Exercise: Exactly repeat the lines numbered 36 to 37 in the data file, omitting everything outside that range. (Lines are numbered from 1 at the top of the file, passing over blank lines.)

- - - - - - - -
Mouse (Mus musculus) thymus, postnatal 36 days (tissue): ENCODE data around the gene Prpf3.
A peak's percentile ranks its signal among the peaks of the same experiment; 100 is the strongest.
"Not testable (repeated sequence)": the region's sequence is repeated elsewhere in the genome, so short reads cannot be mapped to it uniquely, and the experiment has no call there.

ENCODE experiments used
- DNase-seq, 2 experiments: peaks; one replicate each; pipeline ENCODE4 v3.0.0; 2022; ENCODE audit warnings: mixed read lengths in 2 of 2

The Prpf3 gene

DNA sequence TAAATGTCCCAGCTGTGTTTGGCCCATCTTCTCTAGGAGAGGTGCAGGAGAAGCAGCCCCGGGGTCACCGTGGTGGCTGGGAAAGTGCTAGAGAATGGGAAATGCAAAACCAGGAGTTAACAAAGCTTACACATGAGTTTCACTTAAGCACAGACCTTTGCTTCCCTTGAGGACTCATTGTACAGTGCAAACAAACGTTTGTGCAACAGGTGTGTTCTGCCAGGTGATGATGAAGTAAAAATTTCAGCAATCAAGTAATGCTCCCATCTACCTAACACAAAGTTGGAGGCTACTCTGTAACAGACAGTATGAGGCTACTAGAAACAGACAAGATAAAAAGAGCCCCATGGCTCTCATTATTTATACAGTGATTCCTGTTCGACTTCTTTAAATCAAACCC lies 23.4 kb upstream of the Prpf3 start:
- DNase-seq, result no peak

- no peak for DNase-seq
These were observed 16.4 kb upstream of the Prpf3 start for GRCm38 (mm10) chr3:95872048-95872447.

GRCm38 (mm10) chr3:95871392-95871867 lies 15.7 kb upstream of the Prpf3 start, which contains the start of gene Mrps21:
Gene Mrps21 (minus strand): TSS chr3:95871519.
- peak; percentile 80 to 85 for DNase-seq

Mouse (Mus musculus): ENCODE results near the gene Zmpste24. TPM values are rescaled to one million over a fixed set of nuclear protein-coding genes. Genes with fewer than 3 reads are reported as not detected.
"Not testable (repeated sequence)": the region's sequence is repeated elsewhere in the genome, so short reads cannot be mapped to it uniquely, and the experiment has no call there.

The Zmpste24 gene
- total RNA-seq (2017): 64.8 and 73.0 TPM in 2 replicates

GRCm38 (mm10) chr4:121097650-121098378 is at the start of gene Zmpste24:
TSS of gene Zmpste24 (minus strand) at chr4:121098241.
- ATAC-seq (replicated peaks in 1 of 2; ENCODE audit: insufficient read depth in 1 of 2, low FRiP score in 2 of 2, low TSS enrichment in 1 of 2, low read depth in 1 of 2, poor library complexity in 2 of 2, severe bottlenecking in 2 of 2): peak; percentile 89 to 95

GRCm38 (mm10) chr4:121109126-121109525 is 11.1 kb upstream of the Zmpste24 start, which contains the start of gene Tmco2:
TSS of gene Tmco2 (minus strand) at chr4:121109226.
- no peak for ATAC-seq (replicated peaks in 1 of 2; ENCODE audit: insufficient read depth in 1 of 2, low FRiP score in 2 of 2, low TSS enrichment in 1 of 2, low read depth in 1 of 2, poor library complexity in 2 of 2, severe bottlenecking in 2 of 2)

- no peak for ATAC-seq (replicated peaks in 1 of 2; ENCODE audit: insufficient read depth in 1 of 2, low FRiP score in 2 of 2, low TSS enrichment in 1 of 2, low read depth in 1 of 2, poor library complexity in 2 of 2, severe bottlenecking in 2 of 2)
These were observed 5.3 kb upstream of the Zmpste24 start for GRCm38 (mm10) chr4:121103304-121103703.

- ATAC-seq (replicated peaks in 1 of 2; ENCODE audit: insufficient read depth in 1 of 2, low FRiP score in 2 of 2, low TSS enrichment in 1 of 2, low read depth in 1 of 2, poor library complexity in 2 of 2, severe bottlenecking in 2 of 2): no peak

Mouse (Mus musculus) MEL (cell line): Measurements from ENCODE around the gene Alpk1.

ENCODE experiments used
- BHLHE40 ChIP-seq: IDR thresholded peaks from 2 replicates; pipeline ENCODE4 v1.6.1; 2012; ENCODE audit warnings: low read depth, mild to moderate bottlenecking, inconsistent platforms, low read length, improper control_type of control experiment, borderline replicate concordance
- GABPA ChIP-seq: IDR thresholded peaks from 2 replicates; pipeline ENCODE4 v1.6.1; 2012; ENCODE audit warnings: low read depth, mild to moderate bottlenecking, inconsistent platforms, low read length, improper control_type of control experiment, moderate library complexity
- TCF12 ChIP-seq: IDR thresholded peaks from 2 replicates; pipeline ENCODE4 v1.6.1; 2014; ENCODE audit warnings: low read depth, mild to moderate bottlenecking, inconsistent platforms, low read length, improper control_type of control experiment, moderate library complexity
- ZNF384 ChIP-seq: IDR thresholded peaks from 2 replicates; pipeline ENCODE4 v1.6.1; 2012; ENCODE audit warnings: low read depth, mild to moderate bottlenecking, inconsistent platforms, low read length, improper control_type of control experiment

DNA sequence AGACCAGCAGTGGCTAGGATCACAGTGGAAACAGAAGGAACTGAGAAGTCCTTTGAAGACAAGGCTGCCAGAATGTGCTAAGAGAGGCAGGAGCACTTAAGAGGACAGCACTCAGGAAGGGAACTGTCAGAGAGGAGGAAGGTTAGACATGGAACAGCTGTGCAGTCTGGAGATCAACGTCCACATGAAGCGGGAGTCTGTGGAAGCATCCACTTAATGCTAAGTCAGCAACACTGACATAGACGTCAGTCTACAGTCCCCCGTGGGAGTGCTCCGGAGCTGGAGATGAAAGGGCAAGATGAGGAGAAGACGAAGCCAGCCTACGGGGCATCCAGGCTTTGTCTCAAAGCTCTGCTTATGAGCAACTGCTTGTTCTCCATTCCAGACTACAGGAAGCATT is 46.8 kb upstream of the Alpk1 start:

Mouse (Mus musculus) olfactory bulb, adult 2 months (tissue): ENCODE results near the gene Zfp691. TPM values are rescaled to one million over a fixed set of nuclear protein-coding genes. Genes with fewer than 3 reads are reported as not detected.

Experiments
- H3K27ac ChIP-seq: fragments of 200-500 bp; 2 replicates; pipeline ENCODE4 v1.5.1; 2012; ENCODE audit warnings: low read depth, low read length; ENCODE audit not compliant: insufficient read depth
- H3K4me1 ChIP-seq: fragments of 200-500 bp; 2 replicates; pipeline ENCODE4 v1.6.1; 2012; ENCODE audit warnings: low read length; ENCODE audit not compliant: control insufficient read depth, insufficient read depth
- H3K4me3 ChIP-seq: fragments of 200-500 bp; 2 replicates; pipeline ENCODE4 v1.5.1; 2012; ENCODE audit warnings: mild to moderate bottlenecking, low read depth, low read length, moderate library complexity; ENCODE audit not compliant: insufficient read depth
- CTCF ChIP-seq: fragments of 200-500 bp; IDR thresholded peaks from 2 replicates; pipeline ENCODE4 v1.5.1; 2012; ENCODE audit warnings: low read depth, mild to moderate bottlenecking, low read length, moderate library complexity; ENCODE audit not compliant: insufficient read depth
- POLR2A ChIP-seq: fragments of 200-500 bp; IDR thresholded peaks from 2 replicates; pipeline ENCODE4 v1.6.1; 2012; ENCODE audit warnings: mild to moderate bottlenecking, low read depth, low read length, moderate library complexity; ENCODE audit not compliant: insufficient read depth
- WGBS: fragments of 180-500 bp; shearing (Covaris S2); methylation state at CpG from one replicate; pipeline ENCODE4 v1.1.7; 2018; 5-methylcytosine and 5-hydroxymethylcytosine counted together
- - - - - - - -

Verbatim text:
- H3K27ac ChIP-seq: fragments of 200-500 bp; 2 replicates; pipeline ENCODE4 v1.5.1; 2012; ENCODE audit warnings: low read depth, low read length; ENCODE audit not compliant: insufficient read depth
- H3K4me1 ChIP-seq: fragments of 200-500 bp; 2 replicates; pipeline ENCODE4 v1.6.1; 2012; ENCODE audit warnings: low read length; ENCODE audit not compliant: control insufficient read depth, insufficient read depth